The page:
When U.S. students post mediocre scores on international tests, poverty is “the elephant in the room,” says American Federation of Teachers president Randi Weingarten. Others point to a “poverty crisis” rather than an “education crisis.”
The elephant is not in the room, write Michael Petrilli and Brandon Wright in Education Next. U.S. schools do as well — or poorly — educating low-income students as other countries. Furthermore, U.S. children aren’t more likely to be poor: Those sky-high child poverty rates really are measuring inequality rather than absolute poverty.
Overall, the U.S. rates 28th in math proficiency for advantaged students among the 34 countries in the Program for International Student Assessment (PISA). Disadvantaged U.S. students rank 20th compared to similar students in other PISA countries.
Our advantaged students may do better than poor kids here, but they don’t outperform similar students in developed countries.
While income inequality is high in the U.S., absolute poverty is not especially high, Petrilli and Wright argue. Including all forms of income, including welfare benefits, the U.S. poverty rate is lower than Britain’s, the same as Germany’s and “barely higher than Finland’s.”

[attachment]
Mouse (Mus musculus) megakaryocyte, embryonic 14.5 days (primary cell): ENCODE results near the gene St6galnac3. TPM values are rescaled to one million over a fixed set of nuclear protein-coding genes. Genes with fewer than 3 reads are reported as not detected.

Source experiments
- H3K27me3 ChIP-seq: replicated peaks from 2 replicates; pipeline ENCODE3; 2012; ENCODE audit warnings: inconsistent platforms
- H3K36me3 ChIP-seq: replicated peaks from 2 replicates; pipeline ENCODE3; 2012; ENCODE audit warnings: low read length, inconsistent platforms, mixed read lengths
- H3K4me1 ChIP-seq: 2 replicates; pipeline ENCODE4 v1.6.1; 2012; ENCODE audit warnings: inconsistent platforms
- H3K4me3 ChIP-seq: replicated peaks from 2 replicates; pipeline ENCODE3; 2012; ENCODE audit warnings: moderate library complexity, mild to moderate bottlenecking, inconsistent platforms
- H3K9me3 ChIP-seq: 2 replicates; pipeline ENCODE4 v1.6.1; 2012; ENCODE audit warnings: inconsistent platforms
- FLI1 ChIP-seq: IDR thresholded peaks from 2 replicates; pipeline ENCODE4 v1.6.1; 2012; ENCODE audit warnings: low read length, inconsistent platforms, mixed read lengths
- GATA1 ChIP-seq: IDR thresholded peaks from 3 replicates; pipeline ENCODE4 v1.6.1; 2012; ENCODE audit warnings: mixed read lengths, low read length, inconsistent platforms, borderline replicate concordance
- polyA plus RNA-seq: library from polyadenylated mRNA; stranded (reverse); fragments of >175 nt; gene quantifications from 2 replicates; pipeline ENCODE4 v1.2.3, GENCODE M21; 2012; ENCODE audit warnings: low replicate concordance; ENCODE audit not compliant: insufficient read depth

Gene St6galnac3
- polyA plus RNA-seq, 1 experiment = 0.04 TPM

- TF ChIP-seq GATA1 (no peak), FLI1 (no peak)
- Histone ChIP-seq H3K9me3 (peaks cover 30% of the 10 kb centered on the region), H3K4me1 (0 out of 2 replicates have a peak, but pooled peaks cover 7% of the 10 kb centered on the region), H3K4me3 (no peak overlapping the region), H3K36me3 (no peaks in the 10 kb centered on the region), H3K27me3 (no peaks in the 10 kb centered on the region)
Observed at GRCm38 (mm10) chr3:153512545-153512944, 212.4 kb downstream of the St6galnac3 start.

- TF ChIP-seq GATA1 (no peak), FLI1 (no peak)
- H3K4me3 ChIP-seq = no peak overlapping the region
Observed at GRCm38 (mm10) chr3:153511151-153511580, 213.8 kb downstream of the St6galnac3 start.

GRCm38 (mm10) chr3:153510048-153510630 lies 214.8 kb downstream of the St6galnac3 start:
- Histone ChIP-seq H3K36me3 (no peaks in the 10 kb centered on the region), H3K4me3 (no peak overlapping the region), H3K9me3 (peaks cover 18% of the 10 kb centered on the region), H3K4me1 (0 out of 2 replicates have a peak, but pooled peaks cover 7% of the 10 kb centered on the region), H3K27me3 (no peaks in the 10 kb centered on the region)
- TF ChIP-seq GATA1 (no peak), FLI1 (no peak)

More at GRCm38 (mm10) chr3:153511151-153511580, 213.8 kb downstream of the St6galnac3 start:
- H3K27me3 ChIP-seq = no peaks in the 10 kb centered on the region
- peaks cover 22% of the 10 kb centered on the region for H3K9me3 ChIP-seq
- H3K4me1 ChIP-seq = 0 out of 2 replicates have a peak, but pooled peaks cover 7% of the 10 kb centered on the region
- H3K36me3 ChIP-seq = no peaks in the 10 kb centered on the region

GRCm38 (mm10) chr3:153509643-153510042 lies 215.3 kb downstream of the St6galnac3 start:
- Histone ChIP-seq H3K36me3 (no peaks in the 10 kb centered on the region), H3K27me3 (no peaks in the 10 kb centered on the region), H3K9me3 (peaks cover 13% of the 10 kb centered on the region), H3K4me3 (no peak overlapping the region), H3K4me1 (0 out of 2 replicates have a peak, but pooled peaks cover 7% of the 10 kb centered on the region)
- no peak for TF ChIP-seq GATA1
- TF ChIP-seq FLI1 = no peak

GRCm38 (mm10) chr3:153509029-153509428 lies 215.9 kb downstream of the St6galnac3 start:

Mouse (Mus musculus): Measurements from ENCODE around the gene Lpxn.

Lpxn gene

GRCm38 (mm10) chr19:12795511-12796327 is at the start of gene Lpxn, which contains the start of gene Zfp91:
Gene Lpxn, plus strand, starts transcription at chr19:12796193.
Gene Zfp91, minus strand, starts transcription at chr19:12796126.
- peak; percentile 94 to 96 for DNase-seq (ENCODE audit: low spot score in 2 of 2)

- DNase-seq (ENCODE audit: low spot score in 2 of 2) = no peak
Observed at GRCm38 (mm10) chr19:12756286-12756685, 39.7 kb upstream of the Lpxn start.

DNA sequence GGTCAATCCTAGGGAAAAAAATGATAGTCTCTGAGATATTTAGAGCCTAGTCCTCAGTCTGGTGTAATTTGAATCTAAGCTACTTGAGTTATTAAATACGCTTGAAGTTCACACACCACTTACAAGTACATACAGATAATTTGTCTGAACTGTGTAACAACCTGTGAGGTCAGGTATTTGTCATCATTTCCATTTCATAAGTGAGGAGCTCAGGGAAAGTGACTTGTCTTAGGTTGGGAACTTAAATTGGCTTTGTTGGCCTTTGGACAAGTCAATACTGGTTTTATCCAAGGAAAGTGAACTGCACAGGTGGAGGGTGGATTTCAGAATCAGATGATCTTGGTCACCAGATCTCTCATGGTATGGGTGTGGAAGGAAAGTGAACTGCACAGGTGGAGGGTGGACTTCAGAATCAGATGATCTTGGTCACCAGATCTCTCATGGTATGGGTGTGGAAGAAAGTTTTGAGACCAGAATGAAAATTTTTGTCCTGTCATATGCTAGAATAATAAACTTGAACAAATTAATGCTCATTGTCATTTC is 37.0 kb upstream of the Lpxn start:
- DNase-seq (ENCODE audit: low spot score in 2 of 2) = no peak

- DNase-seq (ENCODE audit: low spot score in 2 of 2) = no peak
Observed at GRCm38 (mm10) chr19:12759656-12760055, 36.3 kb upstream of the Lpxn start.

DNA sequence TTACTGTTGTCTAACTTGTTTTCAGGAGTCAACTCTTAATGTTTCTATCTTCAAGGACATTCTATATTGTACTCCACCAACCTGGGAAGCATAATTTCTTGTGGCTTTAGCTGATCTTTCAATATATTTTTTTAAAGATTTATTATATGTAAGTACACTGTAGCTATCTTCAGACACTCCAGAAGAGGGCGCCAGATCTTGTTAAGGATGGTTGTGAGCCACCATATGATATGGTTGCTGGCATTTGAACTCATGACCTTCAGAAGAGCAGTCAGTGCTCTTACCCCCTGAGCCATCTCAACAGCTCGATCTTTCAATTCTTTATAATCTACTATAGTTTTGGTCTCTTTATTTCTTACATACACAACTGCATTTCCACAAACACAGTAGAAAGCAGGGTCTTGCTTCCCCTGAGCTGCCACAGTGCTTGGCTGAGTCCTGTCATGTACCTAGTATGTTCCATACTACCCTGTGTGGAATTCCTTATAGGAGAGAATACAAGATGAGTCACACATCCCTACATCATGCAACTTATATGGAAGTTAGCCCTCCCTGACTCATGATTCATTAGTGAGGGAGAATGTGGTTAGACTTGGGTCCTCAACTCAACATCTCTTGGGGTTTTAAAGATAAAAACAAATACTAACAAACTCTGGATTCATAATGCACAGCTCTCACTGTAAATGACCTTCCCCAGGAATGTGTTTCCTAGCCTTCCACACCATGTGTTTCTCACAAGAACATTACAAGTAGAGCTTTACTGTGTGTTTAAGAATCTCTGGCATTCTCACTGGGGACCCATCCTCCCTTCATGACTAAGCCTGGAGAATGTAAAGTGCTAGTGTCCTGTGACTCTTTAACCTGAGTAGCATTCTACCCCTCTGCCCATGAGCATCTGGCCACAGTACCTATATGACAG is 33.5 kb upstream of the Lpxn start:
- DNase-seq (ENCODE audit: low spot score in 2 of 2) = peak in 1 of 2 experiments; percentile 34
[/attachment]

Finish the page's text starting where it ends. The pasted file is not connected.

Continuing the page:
Poverty drags down performance here — and everywhere, they conclude. The U.S. is not an outlier.
Socioeconomic disadvantage — such as few books in the home — explains some of the gap in scores, according to a report by three economists. “Once we adjust for social status, we are doing much better than we think,” Stanford’s Martin Carnoy told the New York Times.
“There is no way you can blame socioeconomic status for the performance of the United States,” countered Andreas Schleicher, who runs PISA for the OECD. “When you look at all dimensions of social background, the United States does not suffer a particular disadvantage.”
According to OECD’s disadvantage index, which includes “parental education and occupation, household wealth, educational resources at home and other measures of social and economic status,” less than 15 percent of U.S. students “come from the bottom rung of society,” reports the Times. “And yet, Mr. Schleicher found, 65 percent of principals in American schools say at least 30 percent of their students come from disadvantaged families, the most among nations participating in the PISA tests.”